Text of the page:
Wednesday, July 29, 2009

Delhi Diary – The Power of Faith

The Delhi walla's pretension in writing makes me want to lodge a bullet in his balls - Blogger Nimpipi, the woodchuck chucks
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Maula Mere Maula

Beauty as seen in a sufi shrine.

[Text and picture by Mayank Austen Soofi]

One humid Saturday afternoon I was at the dargah of sufi saint Sarmad Shahid. It is in Old Delhi, just outside Jama Masjid’s gate no. 3.

The red-walled shrine was empty, save a few pilgrims. There was a man, with a beard and a skull cap, praying in front of Sarmad's tomb. Just then a young woman appeared in a sari and stood by his side. With the sindoor spread length-wise on the parting of her hair, and a black-beaded mangalsutra wound round her neck, it was clear that she was a Hindu.

The woman had a few agarbattis in her hands. The sari’s pallu was drawn modestly over her head. Her eyes were closed, her lips were moving, and so were the agarbattis in a never-ending circle, just the way Hindus do in their temples.

I do not know what the lady was murmuring to her saint. I’m not even certain if she was familiar with the ethos of Islam, but the sight was beautiful. Here was a Hindu woman, standing beside a Muslim man; both making their own personal prayers. Both had their eyes closed. Neither minded the other's presence. Neither felt 'impure'.

We Delhiwallas are just amazing people.

These two were from different religions, different backgrounds, but for a short time, they came together in a place of spirituality and, rather unintentionally, stirred up a joint communion.

It does not matter if the shrine belonged to a sufi saint, or a Hindu god, or a Sikhu guru. It does not matter if they were not in the pursuit of spirituality, but merely petitioning for personal favors. What matters is that together they showed all that is beautiful in our city, and in our religions.

While there is no argument that all faiths have caused conflicts, cruelties and communal riots, the same religions have, at times, brought out the best from their followers. That is why that Saturday afternoon I thought of Samuel P. Huntington’s Clash of Civilizations and laughed.

12 comments:

Monika said...

amazing pic and lovely write up :) u are right religion is capable of bringing the best in us only if we dont follow it frantically to the extent of obess(esion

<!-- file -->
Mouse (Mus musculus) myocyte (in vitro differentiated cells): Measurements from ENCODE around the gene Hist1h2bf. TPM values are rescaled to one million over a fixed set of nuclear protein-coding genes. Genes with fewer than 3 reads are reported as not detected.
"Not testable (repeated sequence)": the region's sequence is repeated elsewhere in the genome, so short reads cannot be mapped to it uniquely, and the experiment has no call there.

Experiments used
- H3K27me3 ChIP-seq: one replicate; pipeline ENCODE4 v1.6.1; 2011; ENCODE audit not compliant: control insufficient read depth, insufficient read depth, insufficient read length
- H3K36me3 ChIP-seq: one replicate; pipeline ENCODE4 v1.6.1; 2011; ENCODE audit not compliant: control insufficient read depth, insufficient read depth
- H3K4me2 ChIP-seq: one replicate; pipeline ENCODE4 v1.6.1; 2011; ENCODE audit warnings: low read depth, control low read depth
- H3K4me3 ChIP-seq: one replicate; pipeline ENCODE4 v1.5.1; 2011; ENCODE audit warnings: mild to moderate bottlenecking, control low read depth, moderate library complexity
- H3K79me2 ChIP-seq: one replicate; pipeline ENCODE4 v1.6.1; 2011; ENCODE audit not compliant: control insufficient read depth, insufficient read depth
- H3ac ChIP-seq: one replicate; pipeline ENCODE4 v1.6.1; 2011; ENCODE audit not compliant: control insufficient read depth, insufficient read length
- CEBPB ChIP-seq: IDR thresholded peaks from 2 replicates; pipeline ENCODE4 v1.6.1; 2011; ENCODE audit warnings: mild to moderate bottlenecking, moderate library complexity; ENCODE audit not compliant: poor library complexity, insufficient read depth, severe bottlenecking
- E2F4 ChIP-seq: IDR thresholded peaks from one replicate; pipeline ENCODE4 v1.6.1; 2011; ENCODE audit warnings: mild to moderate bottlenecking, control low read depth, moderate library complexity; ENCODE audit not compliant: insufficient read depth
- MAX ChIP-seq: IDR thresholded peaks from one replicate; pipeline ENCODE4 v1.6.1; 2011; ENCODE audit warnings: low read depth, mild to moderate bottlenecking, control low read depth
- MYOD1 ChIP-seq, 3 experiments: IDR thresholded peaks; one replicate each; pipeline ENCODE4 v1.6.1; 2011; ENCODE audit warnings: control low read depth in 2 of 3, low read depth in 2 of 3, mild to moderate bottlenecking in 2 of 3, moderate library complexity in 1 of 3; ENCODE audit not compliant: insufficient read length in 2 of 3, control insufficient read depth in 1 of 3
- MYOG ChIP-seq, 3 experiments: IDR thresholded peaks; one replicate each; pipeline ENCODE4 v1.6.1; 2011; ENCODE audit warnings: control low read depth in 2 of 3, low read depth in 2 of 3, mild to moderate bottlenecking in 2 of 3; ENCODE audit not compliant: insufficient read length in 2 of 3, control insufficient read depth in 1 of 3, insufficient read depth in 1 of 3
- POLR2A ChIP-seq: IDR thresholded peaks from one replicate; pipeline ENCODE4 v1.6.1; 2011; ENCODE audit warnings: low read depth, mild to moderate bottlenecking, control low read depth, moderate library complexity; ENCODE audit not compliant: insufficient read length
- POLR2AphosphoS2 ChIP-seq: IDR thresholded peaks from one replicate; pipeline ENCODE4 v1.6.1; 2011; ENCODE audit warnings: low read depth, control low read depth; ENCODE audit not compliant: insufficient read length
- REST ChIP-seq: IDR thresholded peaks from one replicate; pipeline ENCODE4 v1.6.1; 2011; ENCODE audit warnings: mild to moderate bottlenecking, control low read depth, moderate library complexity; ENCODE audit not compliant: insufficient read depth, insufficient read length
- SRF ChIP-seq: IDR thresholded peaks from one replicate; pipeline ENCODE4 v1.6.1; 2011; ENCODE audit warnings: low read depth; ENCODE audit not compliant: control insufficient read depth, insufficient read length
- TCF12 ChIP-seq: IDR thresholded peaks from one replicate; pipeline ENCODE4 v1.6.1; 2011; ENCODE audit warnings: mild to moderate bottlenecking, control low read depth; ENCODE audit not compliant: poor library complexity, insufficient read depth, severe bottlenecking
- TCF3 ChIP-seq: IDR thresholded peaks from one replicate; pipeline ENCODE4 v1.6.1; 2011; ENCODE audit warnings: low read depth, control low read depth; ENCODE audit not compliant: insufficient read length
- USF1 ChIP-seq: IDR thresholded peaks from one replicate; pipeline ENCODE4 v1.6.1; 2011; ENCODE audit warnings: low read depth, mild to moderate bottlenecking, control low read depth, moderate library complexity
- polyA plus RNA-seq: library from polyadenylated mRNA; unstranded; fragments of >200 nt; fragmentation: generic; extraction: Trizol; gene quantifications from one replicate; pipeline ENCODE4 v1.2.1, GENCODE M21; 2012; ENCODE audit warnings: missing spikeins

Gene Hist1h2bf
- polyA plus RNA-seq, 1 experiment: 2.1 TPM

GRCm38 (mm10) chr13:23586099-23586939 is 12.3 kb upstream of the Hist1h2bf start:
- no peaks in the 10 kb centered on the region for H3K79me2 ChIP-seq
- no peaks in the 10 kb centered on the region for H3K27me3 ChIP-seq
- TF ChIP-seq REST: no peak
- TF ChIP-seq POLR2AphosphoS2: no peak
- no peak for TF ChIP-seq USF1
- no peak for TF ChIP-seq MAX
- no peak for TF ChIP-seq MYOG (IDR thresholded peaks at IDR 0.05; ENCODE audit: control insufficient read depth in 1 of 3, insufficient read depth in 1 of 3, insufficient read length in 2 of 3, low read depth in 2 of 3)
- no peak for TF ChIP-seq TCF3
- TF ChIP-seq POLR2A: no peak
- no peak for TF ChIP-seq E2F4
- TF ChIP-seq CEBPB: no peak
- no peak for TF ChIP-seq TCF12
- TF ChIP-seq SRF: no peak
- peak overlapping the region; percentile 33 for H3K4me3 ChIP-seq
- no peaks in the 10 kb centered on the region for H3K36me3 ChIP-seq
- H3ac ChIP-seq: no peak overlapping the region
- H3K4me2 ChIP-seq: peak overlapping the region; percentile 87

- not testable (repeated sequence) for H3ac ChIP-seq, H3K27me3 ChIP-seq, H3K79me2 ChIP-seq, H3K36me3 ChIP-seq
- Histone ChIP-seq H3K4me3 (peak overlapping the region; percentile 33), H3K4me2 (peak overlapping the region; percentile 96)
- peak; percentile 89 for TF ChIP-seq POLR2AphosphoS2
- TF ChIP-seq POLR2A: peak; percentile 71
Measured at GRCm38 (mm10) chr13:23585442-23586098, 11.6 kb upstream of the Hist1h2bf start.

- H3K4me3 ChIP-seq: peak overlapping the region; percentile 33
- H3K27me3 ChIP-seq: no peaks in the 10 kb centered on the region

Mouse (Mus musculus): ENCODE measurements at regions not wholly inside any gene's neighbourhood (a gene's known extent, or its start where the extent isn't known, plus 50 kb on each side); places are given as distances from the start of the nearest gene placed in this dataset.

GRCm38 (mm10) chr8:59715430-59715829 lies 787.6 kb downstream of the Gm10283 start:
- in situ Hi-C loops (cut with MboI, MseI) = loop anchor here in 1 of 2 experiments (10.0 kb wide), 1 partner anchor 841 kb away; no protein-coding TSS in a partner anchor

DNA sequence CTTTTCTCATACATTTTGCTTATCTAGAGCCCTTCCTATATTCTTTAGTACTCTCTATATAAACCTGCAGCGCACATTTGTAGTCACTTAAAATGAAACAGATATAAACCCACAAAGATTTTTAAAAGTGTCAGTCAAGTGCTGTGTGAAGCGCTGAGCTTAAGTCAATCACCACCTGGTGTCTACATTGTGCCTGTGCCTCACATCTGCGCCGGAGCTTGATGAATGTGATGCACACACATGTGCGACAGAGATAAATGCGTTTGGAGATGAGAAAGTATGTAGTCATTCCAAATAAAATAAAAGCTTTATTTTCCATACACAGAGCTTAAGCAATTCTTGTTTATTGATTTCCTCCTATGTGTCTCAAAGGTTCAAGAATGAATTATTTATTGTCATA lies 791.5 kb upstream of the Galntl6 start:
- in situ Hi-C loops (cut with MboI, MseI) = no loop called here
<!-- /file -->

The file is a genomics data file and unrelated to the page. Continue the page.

kAaLa bLoGgEr said...

Ye khuda ki hidaayat hai apko ki aap unka paigaam logo tak pahucha sakein , aur is paigaam ko jo padleh aur samajh le uske liye ye duniya aasaan hai....the pic itself is a message and you are a Channel chosen by god..its a big deal brother!!

Anonymous said...

In Delhi, people are too busy and too educated to fight. They like peace and order. Usually.

Jman said...

what i would like to know, as someone who has never visited Dehli, or indeed India for that matter, would the opposite ever happen?

Would a muslim go to a hindu temple or shrine?

http://jjutol.blogspot.com/

Anonymous said...

You must read Samuel Huntington again.
Or broaden horizons.

Rima Kaur said...

what a beautiful moment to witness!

Putra Bertam said...

This thing will never happen in Malaysia eventhough 10% of Malaysia population is Hindu but we respect to each other only politic make us sick.

heena said...

"We Delhiwallas are just amazing people."
You rock, man! this piece is amazingly subtle and strong at the same time. I hope the message meets its intention.

Anonymous said...

Muslims should learn from Hindus about respecting other faiths.

Ehsan Ali Jahan said...

Alhumdulillah! I only wish more people were as enlightened as as these true children of GOD.

Deep Sea said...

Yes. Maybe. But sometimes it is simply the need for hope which overcomes the other thoughts. Then it is just the desperate grasp towards faith with matters. Any faith. Anything which signifies hope.

Brilliant pictures on your blog.

Deep Sea said...

..oh and I love reading the captions.